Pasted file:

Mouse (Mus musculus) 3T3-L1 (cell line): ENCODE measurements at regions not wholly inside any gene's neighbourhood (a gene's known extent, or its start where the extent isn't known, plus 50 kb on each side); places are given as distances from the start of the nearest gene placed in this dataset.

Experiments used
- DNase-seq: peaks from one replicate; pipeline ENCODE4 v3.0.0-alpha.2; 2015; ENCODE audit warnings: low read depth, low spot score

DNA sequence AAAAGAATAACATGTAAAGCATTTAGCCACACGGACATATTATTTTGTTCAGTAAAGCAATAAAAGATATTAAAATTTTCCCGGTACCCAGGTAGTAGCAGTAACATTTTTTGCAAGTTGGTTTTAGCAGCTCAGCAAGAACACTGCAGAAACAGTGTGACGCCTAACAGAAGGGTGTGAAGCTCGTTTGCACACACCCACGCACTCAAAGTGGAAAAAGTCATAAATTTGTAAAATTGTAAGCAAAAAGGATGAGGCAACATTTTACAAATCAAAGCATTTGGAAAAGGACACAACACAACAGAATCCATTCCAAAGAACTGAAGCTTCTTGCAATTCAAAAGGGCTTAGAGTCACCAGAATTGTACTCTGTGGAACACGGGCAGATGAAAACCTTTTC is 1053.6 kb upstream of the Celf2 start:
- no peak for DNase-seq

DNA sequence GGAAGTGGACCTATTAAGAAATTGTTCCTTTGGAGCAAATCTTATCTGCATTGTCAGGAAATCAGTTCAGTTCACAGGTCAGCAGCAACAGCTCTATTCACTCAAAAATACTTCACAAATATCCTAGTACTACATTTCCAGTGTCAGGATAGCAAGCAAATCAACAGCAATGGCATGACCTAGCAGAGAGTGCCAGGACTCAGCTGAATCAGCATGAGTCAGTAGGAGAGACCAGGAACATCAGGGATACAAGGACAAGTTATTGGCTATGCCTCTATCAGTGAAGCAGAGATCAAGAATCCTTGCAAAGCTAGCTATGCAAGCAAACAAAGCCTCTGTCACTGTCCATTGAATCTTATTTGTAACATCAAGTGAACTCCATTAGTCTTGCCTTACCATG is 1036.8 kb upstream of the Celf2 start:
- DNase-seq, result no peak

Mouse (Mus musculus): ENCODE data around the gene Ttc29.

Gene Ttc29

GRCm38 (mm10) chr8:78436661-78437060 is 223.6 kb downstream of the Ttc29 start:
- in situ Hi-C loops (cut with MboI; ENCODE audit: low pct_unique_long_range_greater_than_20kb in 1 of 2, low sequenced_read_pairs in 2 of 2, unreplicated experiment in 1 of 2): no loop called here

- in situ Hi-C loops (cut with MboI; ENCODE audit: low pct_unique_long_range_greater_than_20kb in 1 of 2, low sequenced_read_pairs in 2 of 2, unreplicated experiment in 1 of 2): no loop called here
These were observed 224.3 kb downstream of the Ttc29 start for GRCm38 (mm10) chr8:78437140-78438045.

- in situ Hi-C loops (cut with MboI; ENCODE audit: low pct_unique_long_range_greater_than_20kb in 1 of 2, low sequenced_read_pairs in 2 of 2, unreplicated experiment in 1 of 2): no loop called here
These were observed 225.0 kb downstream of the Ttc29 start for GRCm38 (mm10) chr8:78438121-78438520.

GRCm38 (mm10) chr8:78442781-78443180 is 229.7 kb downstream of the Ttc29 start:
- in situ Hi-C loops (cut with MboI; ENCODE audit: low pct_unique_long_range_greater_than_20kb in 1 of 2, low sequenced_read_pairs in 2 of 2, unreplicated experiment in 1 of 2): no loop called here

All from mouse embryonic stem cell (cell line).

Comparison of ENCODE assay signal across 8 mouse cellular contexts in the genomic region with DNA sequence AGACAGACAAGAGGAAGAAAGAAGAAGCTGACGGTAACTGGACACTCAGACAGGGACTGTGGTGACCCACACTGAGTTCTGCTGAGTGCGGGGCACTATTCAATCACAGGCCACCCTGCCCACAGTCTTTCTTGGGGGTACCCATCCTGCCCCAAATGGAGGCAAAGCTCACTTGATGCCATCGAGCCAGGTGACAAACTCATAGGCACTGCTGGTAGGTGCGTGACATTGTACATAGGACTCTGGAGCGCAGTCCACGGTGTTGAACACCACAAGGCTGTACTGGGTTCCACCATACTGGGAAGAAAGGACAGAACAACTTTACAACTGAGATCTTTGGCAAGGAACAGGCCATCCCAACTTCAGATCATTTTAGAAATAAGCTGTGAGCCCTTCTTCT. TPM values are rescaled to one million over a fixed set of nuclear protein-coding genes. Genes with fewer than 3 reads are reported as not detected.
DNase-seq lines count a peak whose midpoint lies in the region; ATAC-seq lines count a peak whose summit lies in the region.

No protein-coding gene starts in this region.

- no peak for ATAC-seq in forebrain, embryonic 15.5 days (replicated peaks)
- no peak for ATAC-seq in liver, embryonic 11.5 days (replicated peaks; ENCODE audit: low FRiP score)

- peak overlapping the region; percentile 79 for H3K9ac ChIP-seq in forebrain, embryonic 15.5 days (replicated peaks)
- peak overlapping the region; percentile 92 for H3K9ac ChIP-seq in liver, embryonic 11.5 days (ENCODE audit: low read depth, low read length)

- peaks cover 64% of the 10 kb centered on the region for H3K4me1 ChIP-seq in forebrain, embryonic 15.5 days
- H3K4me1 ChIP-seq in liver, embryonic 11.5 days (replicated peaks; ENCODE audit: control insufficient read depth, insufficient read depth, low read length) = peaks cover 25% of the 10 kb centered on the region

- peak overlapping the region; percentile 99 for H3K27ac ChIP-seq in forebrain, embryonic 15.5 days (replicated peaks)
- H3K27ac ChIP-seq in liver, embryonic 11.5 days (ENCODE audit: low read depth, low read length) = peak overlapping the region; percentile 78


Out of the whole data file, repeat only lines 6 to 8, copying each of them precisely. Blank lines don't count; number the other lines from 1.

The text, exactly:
DNA sequence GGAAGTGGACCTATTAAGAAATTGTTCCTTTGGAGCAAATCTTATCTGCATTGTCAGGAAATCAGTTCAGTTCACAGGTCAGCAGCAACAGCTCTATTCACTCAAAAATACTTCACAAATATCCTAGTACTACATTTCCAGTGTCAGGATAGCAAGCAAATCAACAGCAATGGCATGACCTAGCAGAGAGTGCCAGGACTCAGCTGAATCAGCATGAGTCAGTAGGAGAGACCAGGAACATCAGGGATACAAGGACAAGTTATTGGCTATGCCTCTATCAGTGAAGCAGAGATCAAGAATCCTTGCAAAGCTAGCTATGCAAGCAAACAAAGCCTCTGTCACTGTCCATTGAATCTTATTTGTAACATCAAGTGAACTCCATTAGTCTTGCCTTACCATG is 1036.8 kb upstream of the Celf2 start:
- DNase-seq, result no peak

Mouse (Mus musculus): ENCODE data around the gene Ttc29.